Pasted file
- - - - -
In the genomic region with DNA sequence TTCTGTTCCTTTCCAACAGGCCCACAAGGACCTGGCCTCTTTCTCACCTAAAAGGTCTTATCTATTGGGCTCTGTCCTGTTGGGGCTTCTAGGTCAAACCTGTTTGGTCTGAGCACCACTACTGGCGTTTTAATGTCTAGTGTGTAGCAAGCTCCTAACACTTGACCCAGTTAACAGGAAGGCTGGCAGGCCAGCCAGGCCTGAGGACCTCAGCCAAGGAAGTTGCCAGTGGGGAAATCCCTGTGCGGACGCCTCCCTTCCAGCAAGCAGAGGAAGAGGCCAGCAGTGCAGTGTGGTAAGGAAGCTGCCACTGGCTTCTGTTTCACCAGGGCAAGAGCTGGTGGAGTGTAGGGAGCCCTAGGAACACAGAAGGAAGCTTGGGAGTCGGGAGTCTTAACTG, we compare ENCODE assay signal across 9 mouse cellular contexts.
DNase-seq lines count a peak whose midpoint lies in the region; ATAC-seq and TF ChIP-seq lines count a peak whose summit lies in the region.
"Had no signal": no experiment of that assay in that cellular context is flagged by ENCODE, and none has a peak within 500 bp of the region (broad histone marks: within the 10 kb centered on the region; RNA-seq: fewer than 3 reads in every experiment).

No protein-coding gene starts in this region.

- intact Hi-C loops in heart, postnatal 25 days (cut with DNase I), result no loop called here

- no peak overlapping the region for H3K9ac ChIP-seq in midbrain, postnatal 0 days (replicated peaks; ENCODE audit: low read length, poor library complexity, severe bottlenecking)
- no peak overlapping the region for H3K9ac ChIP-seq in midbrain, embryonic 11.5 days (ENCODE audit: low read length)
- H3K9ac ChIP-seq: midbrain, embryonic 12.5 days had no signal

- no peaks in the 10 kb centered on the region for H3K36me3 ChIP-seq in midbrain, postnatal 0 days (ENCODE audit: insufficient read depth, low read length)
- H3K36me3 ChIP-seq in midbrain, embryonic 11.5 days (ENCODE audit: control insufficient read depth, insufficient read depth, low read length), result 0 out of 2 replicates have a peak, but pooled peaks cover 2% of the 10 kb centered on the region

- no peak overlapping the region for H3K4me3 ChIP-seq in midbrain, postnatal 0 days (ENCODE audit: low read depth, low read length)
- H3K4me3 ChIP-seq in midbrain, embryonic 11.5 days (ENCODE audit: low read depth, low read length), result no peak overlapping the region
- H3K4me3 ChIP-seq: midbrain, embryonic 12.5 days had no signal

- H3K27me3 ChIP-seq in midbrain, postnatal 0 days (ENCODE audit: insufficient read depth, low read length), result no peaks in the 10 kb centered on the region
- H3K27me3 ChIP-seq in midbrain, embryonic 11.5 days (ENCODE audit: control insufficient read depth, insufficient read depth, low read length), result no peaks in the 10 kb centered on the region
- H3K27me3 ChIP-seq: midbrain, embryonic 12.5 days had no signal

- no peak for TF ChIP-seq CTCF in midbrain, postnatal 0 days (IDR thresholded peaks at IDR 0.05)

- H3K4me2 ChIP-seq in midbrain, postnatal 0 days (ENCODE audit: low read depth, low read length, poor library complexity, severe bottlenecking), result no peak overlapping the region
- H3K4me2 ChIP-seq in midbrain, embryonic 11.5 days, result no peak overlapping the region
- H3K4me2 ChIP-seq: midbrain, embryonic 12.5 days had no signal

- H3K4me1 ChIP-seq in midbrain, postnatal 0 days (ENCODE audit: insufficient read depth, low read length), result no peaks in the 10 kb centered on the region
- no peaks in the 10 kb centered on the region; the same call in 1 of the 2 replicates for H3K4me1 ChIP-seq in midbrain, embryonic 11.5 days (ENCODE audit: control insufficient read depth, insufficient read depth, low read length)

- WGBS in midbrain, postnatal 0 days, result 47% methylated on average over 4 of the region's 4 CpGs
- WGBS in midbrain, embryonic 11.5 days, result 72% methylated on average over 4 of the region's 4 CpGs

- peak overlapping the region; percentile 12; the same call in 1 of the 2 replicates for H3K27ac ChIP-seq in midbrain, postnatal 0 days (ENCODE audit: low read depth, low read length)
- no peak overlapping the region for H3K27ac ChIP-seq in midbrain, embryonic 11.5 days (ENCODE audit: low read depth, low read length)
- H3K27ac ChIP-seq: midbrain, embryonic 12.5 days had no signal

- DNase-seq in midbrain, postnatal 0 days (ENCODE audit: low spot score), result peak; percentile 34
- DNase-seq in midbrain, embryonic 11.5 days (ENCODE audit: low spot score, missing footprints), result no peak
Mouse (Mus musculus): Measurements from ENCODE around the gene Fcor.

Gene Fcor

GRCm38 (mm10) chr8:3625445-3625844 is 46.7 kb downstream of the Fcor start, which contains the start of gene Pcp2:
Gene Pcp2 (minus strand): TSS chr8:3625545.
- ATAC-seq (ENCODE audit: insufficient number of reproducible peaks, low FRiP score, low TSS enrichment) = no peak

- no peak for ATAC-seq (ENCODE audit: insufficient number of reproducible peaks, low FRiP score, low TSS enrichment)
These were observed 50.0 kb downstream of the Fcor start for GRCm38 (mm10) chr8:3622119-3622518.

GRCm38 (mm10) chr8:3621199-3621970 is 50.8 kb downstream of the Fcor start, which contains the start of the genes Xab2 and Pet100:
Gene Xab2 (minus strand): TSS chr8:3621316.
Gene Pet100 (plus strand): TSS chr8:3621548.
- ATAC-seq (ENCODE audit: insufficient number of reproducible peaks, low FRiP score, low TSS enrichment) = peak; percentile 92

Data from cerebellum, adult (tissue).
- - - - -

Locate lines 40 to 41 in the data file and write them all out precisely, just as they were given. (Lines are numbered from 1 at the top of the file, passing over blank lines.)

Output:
- ATAC-seq (ENCODE audit: insufficient number of reproducible peaks, low FRiP score, low TSS enrichment) = peak; percentile 92

Data from cerebellum, adult (tissue).